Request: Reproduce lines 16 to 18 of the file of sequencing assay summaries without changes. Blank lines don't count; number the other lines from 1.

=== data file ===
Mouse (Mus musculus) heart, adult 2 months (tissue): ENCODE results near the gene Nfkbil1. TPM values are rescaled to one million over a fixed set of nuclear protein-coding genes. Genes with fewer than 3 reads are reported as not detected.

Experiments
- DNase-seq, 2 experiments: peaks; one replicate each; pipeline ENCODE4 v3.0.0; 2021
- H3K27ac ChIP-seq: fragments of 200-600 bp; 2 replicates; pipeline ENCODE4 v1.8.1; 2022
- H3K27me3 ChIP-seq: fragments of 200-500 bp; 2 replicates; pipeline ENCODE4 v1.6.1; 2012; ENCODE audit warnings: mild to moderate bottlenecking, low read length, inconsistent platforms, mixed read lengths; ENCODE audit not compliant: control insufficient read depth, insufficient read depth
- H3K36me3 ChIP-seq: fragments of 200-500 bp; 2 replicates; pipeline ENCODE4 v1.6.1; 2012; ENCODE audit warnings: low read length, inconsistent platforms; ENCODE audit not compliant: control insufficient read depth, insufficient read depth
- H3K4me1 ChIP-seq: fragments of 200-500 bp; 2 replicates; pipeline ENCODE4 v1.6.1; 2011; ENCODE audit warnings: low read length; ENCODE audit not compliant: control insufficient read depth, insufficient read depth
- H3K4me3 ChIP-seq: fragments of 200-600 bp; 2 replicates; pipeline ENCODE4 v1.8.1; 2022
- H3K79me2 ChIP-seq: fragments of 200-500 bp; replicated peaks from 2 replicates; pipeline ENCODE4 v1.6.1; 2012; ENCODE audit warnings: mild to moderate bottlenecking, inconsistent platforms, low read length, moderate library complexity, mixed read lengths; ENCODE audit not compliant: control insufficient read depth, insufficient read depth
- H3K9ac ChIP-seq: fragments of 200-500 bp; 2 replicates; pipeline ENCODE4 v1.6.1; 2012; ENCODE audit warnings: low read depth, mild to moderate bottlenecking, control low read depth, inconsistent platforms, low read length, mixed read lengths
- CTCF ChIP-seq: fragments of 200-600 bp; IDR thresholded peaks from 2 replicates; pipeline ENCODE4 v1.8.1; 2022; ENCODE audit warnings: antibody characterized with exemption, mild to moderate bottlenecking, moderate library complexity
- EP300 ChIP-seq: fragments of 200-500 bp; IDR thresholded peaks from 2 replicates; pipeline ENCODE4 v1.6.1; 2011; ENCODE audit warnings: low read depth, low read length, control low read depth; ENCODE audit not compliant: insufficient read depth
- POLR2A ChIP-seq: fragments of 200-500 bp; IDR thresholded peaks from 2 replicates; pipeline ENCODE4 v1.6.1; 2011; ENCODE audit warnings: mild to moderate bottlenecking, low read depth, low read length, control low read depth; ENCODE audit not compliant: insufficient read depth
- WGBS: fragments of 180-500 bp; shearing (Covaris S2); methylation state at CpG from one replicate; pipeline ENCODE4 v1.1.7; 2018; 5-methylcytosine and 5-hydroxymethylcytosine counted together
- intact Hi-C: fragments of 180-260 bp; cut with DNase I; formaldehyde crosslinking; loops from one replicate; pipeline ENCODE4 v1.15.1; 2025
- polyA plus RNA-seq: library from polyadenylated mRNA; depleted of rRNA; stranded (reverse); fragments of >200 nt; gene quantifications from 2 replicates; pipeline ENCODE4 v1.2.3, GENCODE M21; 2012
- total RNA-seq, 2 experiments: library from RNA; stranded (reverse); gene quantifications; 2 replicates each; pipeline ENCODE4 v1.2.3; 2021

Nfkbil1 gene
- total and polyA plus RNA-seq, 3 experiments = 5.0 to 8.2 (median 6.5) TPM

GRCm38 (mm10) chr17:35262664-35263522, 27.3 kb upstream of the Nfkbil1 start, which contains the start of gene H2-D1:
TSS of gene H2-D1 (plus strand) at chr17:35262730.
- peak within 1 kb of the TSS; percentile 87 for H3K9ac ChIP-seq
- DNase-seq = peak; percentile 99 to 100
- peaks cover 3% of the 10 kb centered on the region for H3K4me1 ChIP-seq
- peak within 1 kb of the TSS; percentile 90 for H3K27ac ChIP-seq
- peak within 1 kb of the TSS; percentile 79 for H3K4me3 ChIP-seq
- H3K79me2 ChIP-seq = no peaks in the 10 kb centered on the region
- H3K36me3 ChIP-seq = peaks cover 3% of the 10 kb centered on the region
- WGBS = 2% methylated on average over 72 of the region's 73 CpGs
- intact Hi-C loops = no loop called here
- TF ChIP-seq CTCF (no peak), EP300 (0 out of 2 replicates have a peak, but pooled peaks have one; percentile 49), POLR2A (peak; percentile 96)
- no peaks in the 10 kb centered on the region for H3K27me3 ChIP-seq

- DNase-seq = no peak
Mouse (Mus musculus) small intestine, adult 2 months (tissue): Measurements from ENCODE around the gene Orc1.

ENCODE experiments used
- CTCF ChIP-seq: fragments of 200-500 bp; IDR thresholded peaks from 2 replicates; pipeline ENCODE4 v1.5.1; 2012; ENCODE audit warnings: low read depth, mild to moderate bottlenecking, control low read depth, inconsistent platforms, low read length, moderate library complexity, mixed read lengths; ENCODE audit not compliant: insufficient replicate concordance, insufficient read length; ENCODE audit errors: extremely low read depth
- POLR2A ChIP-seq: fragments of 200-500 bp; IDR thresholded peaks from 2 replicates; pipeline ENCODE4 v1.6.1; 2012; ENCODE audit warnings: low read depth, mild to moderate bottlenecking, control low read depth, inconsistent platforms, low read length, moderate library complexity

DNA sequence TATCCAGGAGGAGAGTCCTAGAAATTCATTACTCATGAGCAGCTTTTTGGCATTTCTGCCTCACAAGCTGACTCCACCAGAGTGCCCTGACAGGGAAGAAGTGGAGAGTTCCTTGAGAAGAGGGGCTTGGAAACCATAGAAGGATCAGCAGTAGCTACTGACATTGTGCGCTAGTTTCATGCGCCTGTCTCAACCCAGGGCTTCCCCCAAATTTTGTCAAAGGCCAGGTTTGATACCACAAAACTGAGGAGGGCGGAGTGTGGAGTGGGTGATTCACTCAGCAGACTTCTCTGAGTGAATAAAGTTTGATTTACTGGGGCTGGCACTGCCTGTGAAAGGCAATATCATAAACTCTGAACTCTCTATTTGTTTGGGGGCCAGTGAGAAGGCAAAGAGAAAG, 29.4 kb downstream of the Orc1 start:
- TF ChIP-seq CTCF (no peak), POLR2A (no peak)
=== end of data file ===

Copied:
- polyA plus RNA-seq: library from polyadenylated mRNA; depleted of rRNA; stranded (reverse); fragments of >200 nt; gene quantifications from 2 replicates; pipeline ENCODE4 v1.2.3, GENCODE M21; 2012
- total RNA-seq, 2 experiments: library from RNA; stranded (reverse); gene quantifications; 2 replicates each; pipeline ENCODE4 v1.2.3; 2021

Nfkbil1 gene